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Positively the Most

Joanie Sommers

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Album Review

Joanie Sommers was not so modestly heralded on the front album jacket as "the greatest discovery in singing...in the last fifteen years," and her debut did reveal a vivacious vocalist exhibiting a tremendous amount of depth for someone still in her teens. Released in 1960, Positively the Most consists of a dozen Great American Songbook entries with distinct arrangements by the top-shelf talents of Tommy Oliver and Marty Paich. Rather than attempting to market Sommers as an old-style balladeer, the smart jazz and pop scores not only update the familiar titles, but likewise provide the perfect point of departure for the singer and her audience alike. The opener, "My Heart Belongs to Daddy," is one of two items from the Cole Porter catalog. Her frisky vocals are matched by the uptempo instrumentation as she exudes the lyrical double entendre, while maintaining a mature dignity. Sommers playfully glides over Paich's samba-tinged "Something I Dreamed Last Night" with ease and just enough room to show off her considerable range of interpretive skills. Tommy Oliver's dramatic approach to the Rodgers & Hammerstein staple "It Might as Well Be Spring" is a prime opportunity for the singer to reveal herself in the "torch" tradition. The organic fluidity in Sommers' delivery takes on a storybook quality rooted in improv, yet steeped in the drama inherent in songs from the stage and screen. This is not surprising, as it had initially been written for the musical remake of the 1945 film State Fair. Duke Ellington's "I'm Beginning to See the Light," is a return to a jazzier big-band sound. Sommers' subtle girlish charm simply glistens against the sassy brass interjections and brisk counter-melodies. Conversely, the slow and tempting "Heart and Soul" stands out from the pack with plenty of Sommers' introspective intimacy.

Much of Paich's true artistry lies in his uncanny ability to present performers at their best — vocalists and instrumentalists alike. A prime example can be heard as Sommers mixes sensitivity with a profundity of character, ultimately conjuring up the likes of Billie Holiday and Lena Horne. She switches the mood into high-energy overdrive, closing out the first side of the LP with a rousing rendition of "I Like the Likes of You." Another distinction occurs as a wonderfully warm and inviting "What's New" predates and arguably foreshadows the stylish collaboration between Linda Ronstadt and Nelson Riddle some two decades on. The second Cole Porter powerhouse is a rowdy "So in Love," as Sommers keeps a lid on the hot-steppin' proceedings, sporting buoyant yet even-tempered leads. Her sultry side resurfaces on "Oh But I Do," while "Old Devil Moon" is a highlight as the hypnotic cha-cha rhythm churns beneath Sommers' potent phrasing. "Just Squeeze Me" bestows Paich an opportunity to augment Sommers in the context of an Ellington classic. There are hints of Sarah Vaughan and once again Lena Horne as Sommers coos her way through the selection. Positively the Most wraps up with a full-throttled and wailing "Just Too Young for the Blues" that is perhaps a reference to the artist's dearth of time on the planet thus far. However, as evidenced on this long-player, she unquestionably possessed talents well beyond her years. In 2007, Collectors' Choice Music coupled Positively the Most with 1964's Softly, the Brazilian Sound, making both available after years out of print.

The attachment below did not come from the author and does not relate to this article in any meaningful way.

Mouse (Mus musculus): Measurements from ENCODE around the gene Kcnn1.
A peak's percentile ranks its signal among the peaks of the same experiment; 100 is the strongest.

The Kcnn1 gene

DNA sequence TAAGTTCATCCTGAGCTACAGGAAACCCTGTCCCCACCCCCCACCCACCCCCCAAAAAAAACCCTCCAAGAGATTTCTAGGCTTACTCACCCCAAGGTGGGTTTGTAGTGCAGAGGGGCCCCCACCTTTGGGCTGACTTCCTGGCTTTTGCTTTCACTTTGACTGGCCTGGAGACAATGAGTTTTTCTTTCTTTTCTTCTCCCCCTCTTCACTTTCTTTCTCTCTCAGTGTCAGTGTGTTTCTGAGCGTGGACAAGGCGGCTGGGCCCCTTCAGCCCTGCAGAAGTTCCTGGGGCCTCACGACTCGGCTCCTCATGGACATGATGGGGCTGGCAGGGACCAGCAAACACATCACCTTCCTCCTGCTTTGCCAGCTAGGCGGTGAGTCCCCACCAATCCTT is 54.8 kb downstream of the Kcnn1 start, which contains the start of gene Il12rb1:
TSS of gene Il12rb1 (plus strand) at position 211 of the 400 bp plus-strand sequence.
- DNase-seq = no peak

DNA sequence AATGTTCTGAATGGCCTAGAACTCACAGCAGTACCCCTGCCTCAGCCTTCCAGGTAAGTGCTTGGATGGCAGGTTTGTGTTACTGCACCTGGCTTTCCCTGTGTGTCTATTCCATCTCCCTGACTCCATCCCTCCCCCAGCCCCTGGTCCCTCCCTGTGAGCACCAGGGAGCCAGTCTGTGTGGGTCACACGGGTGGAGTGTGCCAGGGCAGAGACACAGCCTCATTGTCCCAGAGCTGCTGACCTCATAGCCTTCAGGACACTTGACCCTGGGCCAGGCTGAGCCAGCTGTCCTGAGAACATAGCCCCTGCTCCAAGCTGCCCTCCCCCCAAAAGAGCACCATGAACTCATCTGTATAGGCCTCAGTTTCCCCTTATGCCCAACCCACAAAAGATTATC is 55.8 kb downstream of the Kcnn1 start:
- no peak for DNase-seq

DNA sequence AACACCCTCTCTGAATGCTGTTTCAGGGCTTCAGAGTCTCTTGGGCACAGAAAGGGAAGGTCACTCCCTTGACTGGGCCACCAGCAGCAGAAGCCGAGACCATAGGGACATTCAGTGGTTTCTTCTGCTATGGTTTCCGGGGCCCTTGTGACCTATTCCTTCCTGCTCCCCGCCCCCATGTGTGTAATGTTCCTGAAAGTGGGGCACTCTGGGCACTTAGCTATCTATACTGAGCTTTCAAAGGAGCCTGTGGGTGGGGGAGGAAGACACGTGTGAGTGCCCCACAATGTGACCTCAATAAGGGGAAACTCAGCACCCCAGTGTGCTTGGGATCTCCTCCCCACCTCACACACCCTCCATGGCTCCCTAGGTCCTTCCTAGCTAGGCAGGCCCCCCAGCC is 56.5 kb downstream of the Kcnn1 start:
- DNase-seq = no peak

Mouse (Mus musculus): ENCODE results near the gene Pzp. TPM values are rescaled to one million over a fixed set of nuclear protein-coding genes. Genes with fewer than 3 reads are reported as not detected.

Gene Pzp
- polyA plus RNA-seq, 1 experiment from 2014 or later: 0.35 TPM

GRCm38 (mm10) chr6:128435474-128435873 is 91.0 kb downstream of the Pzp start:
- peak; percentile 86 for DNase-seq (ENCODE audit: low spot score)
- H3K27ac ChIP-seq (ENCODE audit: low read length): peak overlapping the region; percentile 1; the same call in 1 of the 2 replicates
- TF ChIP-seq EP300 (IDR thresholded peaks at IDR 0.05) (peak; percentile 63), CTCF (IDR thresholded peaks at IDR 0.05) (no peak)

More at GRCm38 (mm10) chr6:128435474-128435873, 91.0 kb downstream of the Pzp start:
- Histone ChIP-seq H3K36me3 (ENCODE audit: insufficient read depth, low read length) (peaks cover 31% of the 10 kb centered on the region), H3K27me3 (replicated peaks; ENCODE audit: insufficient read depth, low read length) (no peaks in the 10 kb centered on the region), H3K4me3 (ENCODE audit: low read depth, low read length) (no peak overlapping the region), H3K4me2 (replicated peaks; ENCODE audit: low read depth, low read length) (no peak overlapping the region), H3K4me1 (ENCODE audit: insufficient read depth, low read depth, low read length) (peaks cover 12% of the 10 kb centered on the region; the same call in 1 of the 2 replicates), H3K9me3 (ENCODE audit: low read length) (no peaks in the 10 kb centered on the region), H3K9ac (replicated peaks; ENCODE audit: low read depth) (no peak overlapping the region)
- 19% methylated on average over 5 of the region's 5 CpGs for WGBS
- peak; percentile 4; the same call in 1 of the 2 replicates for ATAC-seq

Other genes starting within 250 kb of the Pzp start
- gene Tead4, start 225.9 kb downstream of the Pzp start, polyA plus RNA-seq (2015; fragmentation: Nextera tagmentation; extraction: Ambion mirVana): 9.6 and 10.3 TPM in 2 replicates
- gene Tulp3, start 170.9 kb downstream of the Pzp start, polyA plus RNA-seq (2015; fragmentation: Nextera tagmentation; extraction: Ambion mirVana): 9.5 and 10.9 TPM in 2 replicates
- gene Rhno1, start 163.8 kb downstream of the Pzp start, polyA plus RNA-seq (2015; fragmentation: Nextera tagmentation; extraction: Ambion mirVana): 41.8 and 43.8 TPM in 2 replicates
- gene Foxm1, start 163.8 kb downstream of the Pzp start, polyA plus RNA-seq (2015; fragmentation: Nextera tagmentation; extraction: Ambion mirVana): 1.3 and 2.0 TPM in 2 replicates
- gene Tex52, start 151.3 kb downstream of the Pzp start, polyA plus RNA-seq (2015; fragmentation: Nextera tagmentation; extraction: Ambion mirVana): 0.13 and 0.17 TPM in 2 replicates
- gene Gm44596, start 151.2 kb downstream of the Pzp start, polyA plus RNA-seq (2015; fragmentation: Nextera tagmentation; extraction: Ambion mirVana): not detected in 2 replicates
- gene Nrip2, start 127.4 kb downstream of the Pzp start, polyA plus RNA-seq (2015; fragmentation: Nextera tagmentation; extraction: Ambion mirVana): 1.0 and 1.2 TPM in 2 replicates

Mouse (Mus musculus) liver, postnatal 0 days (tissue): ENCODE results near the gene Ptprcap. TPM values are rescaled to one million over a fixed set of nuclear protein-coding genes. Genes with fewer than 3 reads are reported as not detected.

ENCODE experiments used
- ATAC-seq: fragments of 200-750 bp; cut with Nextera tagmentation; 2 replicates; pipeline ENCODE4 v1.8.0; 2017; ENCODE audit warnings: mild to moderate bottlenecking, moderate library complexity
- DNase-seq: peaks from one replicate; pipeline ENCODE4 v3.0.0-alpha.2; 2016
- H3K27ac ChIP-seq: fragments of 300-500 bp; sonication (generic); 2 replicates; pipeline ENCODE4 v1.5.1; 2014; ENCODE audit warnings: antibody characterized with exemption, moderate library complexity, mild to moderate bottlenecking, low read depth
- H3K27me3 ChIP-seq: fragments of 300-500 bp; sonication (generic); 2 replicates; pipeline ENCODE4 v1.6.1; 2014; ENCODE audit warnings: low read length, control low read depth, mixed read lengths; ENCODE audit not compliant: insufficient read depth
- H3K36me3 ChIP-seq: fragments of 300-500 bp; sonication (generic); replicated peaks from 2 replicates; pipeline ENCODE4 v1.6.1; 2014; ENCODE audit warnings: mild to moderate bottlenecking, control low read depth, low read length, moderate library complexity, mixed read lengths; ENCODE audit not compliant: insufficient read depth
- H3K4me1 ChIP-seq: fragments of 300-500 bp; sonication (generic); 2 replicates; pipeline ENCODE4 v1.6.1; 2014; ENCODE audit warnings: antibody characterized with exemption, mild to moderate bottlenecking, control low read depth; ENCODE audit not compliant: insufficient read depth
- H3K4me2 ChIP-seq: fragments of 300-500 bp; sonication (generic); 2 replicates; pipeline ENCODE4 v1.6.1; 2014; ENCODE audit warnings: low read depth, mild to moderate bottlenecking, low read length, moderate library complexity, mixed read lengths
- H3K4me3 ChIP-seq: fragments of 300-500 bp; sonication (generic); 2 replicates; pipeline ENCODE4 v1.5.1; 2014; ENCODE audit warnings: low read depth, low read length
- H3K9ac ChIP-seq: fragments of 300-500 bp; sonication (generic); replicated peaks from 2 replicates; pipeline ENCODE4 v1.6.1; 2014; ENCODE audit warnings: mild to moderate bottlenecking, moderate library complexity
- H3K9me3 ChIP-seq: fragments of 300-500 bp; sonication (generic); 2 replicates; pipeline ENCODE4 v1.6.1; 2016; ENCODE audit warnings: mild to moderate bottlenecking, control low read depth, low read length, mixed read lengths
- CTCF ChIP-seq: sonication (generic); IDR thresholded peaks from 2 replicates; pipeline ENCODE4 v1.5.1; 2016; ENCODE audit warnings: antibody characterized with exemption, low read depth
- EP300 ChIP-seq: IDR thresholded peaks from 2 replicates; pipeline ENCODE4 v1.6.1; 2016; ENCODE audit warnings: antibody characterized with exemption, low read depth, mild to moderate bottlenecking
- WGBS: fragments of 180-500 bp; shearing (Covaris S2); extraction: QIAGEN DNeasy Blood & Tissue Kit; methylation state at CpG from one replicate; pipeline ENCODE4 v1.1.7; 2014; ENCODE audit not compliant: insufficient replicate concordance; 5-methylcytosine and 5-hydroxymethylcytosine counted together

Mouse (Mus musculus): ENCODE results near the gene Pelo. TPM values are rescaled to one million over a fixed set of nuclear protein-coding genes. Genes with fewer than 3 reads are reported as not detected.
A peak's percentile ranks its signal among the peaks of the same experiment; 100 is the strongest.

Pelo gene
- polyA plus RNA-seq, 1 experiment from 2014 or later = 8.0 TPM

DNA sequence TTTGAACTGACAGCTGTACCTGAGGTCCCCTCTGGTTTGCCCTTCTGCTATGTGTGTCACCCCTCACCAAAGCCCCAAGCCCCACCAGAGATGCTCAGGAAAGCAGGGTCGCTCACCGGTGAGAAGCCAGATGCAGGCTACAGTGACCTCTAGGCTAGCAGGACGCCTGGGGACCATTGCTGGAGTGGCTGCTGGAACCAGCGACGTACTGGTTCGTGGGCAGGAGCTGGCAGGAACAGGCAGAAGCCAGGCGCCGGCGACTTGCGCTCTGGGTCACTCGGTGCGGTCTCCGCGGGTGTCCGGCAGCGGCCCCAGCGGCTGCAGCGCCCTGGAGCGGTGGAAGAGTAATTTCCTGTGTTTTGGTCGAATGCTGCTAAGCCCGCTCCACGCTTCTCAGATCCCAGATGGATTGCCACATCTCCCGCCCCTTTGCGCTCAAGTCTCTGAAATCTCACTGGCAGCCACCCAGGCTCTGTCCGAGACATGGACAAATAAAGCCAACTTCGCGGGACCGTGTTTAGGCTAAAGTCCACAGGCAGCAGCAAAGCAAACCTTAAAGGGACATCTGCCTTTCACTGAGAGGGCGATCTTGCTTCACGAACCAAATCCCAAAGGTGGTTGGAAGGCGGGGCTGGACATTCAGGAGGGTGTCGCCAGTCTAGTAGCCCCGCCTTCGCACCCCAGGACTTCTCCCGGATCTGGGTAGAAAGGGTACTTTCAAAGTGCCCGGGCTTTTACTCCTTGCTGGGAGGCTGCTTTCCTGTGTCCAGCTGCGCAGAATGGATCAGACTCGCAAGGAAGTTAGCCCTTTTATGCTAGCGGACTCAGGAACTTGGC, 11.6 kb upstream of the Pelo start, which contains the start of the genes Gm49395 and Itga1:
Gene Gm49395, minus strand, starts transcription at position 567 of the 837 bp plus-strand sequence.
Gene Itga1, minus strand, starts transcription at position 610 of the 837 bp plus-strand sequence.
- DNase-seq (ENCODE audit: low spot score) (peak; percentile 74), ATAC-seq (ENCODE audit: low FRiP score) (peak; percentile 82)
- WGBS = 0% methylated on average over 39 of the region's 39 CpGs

Biography

Born: February 24, 1941 in Buffalo, NY

Genre: Pop

Years Active: '60s, '70s, '80s, '90s

Joanie Sommers scored her biggest chart success with "Johnny Get Angry" in 1962. The single, her second solo release, peaked at the number seven spot and charted for more than two months. Her first solo record, "One Boy," was a number from the musical Bye Bye Birdie and only hit number 54 in 1960. She continued to record through the decade, but never had another winner that rose as high on the charts as "Johnny Get Angry." She later achieved a different kind of success in commercials with several...
Full Bio

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